[01:44.000] And just remove here the first padding zeros to have your one second at eight hundred forty six milliseconds.
[01:55.000] Press return.
[01:56.000] You can see this is our loop region now.
[01:59.000] And this is exactly the length from here to here.
[02:06.000] It's one second one hundred eight hundred forty six.
[02:10.000] So when we start to loop this here, we have of course use to use your clip.
[02:16.000] And put here this just a long, long note.
[02:21.000] And when we start to play back here, you can see it's exactly repeating in this time frame here.
[02:32.000] You can see it's looping back and forth exactly here at the mark of two seconds.
[02:39.000] And you can do this with every position.
[02:50.000] And you can maybe also go to here, which is just nine hundred milliseconds.
[02:55.000] So we can use this and put this here, the loop length of zero dot nine two.
[03:03.000] And now we can play back.
[03:12.000] And this way you can synchronize your loop length to your project tempo and also to the length of your audio clips or MIDI clips.
[03:23.000] Another trick is that you can divide this loop section here now into different chunks or different smaller subdivisions of this whole bar or of this whole time frame here.
[03:35.000] So we have your loop length slider.
[03:37.000] And you can see it's in percentage.
[03:40.000] So we have one hundred percent, fifty percent is basically just a half, half region from here, from here to here.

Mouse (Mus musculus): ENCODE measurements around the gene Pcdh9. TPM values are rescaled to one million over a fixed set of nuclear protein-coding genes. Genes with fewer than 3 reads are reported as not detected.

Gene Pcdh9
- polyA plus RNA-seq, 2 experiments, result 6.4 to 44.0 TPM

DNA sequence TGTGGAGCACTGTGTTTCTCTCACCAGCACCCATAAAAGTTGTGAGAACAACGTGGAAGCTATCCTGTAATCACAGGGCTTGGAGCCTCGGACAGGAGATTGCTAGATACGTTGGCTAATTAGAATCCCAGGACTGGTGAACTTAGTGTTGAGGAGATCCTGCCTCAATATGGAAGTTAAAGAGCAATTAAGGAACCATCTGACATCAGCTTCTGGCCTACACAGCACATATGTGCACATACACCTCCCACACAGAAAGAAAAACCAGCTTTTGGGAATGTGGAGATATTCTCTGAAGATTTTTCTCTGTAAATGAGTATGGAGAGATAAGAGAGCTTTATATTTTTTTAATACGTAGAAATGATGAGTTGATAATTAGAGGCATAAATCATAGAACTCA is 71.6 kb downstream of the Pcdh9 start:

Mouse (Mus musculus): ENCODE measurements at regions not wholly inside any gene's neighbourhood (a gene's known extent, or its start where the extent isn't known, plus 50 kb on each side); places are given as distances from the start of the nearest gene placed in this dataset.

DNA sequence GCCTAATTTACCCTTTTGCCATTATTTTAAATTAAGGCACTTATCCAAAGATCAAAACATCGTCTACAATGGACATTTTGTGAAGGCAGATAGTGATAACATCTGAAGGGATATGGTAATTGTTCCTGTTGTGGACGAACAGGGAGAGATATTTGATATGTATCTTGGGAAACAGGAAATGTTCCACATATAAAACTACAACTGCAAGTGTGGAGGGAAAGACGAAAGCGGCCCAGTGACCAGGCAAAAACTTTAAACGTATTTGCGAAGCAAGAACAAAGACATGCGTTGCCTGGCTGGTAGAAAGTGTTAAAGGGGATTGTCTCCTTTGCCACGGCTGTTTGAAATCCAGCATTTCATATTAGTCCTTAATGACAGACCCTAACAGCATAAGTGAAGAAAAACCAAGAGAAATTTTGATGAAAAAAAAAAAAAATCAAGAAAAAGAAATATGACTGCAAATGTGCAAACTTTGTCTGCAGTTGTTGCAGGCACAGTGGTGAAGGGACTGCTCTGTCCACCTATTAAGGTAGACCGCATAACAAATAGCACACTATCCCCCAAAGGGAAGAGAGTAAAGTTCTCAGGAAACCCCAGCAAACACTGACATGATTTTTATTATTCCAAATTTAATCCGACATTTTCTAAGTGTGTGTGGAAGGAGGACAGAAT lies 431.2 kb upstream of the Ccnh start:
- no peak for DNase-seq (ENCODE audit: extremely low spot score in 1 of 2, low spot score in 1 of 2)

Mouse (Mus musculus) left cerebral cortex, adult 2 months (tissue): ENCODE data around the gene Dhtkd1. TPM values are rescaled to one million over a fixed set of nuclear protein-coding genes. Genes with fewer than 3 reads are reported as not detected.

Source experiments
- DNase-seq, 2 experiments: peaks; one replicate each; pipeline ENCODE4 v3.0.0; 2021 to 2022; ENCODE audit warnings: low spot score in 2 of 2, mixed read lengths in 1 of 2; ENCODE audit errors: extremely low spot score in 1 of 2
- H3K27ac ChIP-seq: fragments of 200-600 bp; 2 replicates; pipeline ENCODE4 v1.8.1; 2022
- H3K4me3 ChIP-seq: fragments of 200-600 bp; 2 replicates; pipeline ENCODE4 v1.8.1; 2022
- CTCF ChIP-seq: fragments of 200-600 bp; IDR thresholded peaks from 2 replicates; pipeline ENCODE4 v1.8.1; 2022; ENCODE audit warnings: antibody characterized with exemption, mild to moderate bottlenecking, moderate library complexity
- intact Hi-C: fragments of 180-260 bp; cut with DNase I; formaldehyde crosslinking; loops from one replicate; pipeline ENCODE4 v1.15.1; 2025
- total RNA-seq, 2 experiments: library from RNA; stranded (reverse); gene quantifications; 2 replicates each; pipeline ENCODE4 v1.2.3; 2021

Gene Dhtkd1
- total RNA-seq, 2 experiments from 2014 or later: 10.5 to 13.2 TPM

[03:53.000] So this should be repeating from here to here and then it goes backwards and so on.
[04:14.000] Pretty fine actually.
[04:24.000] And the quantizer just steps basically the values to a resolution.
[04:30.000] And we want to subdivide maybe this maybe go to here, this is one one second eight hundred double click this here.
[04:51.000] So we want to subdivide basically this in eight equal parts, right, we can do this with the quantizer. So we put in here eight.
[05:02.000] And then we use a macro and we modulate here the input.
[05:07.000] So now we can basically quantize the input which is one whole step or one modulation value or one unit of modulation into eight equal parts because we use your resolution of eight.
[05:25.000] And it's also equal because we are using the mode of linear. You can also change it or increase it over time when you use log or exponential here.
[05:37.000] So now you can see when we turn this up here it's quite a step because it's the resolution is eight.
[05:47.000] And now we can modulate with the quantizer here now the loop length. We go here to zero.
[05:57.000] I can see when we turn up here this macro you have now a one two three four five six seven eight equal parts we can subdivide this loop length here.
[06:12.000] We can change this over over the course of our track here.
[06:30.000] And it's also important of course when you change here the loop length that you do it on time or on the grid. If you change it off grid then you could end up probably within loop that's not looping exactly on on time or on the beat grid.
[06:48.000] So it's also important when you change here the loop length and this should then maybe happen like I said exactly here on the beat grid maybe you can modulate this here.
[07:06.000] That's it for this video. Thanks for watching. Someone asked me this yesterday on Reddit and I thought maybe it's a great idea.
[07:30.000] That's it for this video. Thanks for watching. Someone asked me this yesterday on Reddit and I thought maybe it's a great idea to make a video on it for everyone because it's a workflow.
[07:41.000] Maybe you don't need every time but sometimes you need exactly that and it's just another tool in your tool set.
[07:48.000] So thanks for watching. Please leave a thumbs up if you liked the video and I'll see you in the next one. See you and bye.